Seeing the ruin about to take place it took me but an instant to make up my mind. We Millers have always been quick thinkers in a crisis. For example, I invariably let someone else take the first dip in the ocean to tell me how cold it is. I don't eat canned lobster until someone else has survived it. I never argue with a traffic cop.
In a trice I rushed up to the young Italian directing the operations of the juggernaut and offered him a dollar for the fireplace frame if he would give me but five minutes to remove it.
Did you ever ask the man in the theatre box office if he did not have something better for your $6.60 each than a pair of seats in row Q behind a post? Well, the look he will give you is the same kind of a look this son of a bitumen road builder (Latin for ''asphalt") gave me. What interest was it to him if I wanted to salvage a priceless antique around whose hearthstone five generations of Americans had foregathered? He walked away and was about to give the signal to the Mack when I fairly shouted —
"Well, how much then?"
"Five dollars," said the noble Roman.
''Sold," I said rising to my full height, a complete master of the situation.
In a few minutes I rode away, the fireplace frame tied to the side of my car. I turned the corner, when, with a groan of terror, and a huge cloud of dust, the old house crashed down and gave up the ghost.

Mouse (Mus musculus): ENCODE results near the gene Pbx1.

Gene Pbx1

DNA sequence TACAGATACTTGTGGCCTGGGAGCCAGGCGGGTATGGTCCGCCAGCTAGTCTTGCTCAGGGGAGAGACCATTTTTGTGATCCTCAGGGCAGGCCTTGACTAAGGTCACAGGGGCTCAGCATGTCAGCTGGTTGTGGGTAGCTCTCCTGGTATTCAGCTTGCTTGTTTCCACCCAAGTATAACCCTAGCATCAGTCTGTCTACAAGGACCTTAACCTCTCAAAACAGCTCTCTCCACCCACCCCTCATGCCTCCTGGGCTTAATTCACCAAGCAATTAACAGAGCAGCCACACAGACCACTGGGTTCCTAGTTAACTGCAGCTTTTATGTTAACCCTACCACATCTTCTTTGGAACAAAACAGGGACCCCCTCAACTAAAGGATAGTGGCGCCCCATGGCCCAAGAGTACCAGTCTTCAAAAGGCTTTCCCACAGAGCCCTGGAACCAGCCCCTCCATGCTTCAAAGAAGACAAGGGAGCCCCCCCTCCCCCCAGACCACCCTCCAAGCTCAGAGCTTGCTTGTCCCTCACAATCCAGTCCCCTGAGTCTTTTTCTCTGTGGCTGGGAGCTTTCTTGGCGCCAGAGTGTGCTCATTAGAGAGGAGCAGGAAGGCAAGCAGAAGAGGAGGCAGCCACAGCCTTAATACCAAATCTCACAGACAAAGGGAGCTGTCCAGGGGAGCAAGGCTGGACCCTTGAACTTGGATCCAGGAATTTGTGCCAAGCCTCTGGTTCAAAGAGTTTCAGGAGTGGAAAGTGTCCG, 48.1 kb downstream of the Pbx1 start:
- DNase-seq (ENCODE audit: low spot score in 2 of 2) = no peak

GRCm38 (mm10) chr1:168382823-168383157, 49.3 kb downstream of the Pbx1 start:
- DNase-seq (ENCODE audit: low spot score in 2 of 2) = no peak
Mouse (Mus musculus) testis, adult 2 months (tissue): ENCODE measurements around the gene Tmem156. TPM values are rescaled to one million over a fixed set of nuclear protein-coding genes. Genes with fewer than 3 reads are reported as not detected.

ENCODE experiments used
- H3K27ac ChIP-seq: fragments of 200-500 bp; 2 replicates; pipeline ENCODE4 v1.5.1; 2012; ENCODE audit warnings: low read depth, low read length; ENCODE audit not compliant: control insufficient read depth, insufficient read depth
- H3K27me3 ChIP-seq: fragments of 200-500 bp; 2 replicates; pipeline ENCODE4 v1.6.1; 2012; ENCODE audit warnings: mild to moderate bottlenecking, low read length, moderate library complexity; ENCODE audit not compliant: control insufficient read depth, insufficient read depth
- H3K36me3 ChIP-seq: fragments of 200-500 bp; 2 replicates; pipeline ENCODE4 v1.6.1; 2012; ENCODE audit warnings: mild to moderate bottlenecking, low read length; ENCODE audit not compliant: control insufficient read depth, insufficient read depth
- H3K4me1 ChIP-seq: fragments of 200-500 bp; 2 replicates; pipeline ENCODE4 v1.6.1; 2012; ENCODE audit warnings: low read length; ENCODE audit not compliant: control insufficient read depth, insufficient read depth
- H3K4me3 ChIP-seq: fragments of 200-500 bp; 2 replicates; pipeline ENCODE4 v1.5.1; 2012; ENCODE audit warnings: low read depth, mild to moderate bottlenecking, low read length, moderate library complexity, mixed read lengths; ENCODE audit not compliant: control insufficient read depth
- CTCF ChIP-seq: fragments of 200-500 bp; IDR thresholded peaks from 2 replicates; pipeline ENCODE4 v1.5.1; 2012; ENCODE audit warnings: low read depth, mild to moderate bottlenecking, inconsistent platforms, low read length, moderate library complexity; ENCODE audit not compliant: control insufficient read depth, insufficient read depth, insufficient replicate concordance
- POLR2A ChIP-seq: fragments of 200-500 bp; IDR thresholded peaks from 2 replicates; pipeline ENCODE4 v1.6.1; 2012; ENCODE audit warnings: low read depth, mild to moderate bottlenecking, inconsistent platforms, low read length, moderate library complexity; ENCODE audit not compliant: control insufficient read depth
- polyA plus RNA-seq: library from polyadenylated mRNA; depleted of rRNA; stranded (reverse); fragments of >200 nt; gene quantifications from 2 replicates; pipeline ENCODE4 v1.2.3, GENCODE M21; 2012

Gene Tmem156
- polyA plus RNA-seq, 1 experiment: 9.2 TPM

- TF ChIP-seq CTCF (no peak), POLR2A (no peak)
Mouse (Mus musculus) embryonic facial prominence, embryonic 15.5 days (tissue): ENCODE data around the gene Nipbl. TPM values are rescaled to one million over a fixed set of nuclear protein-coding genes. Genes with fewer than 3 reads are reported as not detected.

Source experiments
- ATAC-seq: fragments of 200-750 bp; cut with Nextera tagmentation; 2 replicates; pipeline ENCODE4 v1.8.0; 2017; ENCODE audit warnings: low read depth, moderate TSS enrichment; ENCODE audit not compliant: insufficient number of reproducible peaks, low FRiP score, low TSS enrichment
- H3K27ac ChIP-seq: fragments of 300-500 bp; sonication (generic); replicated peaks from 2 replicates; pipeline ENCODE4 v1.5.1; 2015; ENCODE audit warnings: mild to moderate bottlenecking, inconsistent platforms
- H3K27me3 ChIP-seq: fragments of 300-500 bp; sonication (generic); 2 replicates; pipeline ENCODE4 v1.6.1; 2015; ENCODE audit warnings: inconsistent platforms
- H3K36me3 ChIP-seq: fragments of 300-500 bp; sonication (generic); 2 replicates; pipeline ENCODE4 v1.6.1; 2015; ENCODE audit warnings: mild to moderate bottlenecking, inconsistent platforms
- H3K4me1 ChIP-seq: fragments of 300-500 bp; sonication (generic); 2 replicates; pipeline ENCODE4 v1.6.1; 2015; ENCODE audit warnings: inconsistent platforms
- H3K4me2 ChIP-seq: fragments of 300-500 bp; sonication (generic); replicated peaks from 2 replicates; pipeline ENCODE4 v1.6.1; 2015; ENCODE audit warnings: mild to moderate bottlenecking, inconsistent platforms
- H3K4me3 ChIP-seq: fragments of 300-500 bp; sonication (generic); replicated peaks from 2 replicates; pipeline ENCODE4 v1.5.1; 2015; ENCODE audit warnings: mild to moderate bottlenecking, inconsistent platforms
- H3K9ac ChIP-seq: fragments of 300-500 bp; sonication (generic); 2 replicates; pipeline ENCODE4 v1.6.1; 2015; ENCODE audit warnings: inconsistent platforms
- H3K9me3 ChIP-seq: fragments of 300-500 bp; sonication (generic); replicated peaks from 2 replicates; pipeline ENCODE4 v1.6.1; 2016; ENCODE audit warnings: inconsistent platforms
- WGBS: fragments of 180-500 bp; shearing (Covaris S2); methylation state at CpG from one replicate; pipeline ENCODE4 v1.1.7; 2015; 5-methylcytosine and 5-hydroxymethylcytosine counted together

Now that I had the fireplace frame, what next? What was I to do with it? I had already made a contract for a new fireplace, which was to be a reproduction of one I had seen in Salem. This old frame on my car had mouldings, some of them missing, entirely unlike anything made to-day. To make the fireplace fit in as a part of the paneled side of my living room would require skilful cabinet work.
But the local mill and woodworking man proved to be even more enthusiastic at the job of restoration than I was. He would be — as he ultimately charged me $110. for the job. But it was worth it. Now that it is finally in place, no one can detect just where the span of 130 years is bridged, or what is old and what is new.
But in the long winter evenings, when the spectres of the past appear in the smoke, I can truthfully say, "Well, at least here is one antique that wasn't made last week for the benefit of Cape Cod tourists."
One outstanding characteristic of many old houses is the use of flat arches with keystones. They were used in forming connecting colonnades over doorways and to form rose arbors. This arch motif is also seen in the Palladian windows. England had been famous for its stone masonry. What could be more natural than to make arches that looked like London Bridge or some old country house at Buxley, Stilton on Trent, Hadwych, N. W. But colonists formed their arches of white pine. It is a note of simple ornamentation that seems to furnish just the right touch. In Colonial houses, so far as I know, they seldom went beyond the simple flat arch and keystone. The use of Spanish, French Flamboyant and Tuscan arches, with spindles and tooth picks and gingerbread over windows and ridgepoles, happily was left to the genius who invented the slate-sided Mansard roof.
So, too, paneled sidewalls either painted or left in the natural pine color are exceedingly common in early houses. They were a perfect background for the delicate furniture. The furnishings of houses of 1750 were all in harmony almost like an orchestra playing a Beethoven symphony. Static and sour notes began to creep in when Napoleon decided that because he was a great general, he was also no slouch of a furniture maker either.